Exclusive news and research on the wine, spirits and beer business

TWE’s Michael Clarke On What’s Next In The U.S.

August 18, 2017

After posting a sales increase of 10% to A$1.1 billion ($872m) in its Americas region during its fiscal year through June, Treasury Wine Estates intends to unleash a number of new initiatives in the U.S. market in the year ahead.SND managing editor Daniel Marsteller spoke with TWE chief executive Michael Clarke to get the details.

SND: Which brands are driving Treasury’s gains in the U.S.?

Clarke: The star performer is 19 Crimes. It’s growing at about 150% and has been a tremendous proposition for us in the $10-$20 range. We’re also doing well at the luxury tier with Stags’ Leap and top-end Beringer, not only in supermarkets and liquor stores but also through direct-to-consumer. In the first half of the previous fiscal year we did a lot of work fixing brands like Beaulieu, Sterling and Chateau St. Jean—rolling out new labels, new campaigns and also higher pricing. The second half was very much about rebuilding availability, getting those brands back on shelves. That will continue to be a big part of the agenda for fiscal 2018. Sterling is a brand we can grow a lot better than we have so far, and there’s also more upside for Beaulieu. Chateau St. Jean is a fantastic brand that we’ve underleveraged. To be honest, I think we took our eye off the ball there. There’s more growth to be captured on that brand. We’re very much focused on rebuilding the strength of our California portfolio, and complementing that with continued growth from 19 Crimes. Also, in the back half of this fiscal year we’ll start rebuilding the Penfolds portfolio, which we’ve never really seriously grown in North America. And we’ll be launching our new French brand, Maison de Grand Esprit.

SND: Robert Foye is set to become president of the Americas business on January 1, replacing Bob Spooner. Are you making other changes to the U.S. team?

Clarke: Bob Spooner will stay in his current role as president, Americas, until the end of this year, and then Robert Foye will take over for him. I’m spending quite a lot of time in North America working with Bob and the team, as is Robert Foye ahead of the transition. We’ve got a nice mix of the existing American team, plus some imported talent from other parts of the company around the world. Robert Foye is a great example of someone who has fixed and grown parts of the business in other geographies, and he’ll now repeat that in America with the American team. The same is true of Andrew O’Brien, who is now the head of sales for our U.S. business. He was moved to America two months ago from Singapore, where he was running our Southeast Asia business. Michelle Terry, who’s our number-two marketer in the company, was also previously based in Asia, and she’s now in America leading our marketing there. So you’ve got an experienced team that has done it before in other regions, now working with a much stronger American team. I think we can execute even better as we go forward.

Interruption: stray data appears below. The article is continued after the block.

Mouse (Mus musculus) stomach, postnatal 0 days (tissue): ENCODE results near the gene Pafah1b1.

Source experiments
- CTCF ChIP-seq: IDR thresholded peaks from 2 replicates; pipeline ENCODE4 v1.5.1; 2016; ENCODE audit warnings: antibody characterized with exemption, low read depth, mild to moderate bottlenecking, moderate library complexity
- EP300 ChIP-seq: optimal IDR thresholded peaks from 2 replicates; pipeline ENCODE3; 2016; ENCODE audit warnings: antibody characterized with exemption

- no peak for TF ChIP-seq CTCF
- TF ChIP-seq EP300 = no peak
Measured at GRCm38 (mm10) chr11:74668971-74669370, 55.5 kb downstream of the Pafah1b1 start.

SND: In your results announcement, you alluded to some changes in your approach to distribution and brand-building?

Clarke: Yes. We’re going up against strong competitors like Constellation, Gallo and others who have pretty big trade spend budgets, so we’ve had to reallocate funds to trade spend—to displays, point-of-sale, that sort of thing. Over time, as we rebuild availability of our California brands we’ll move back to more consumer pull programs as opposed to the push with retailers. I can’t wait to get to a better balance that will allow us to help engage retailers with trade spend, while also having retailers happy about our brands due to consumer pull, which can deliver higher margins. That’s what we’re looking to get back to in fiscal 2018 and beyond in America.

SND: Are you still on the hunt for potential acquisitions?

Clarke: We are. I can’t mention their names, but trust me, there are people who know we are interested in them. It can take time for people to decide whether they want to do a deal or not. It’s not always about price. Sometimes it’s about emotion, not wanting to give up something that’s dear to them, and that’s something we completely understand. We will be very patient, and we’ll continue working to broaden our portfolio by accessing more luxury and masstige fruit and brands. It’ll be fantastic if we can land one or two of the things we’re looking at.

Subscribe to Shanken News Daily’s Email Newsletter, delivered to your inbox each morning.

Tagged : , , , , ,

Get your first look at 2016 data and 2017 projections for the wine and spirits industries. Order your 2017 Impact Databank Reports. Click here.

Previous :  Next :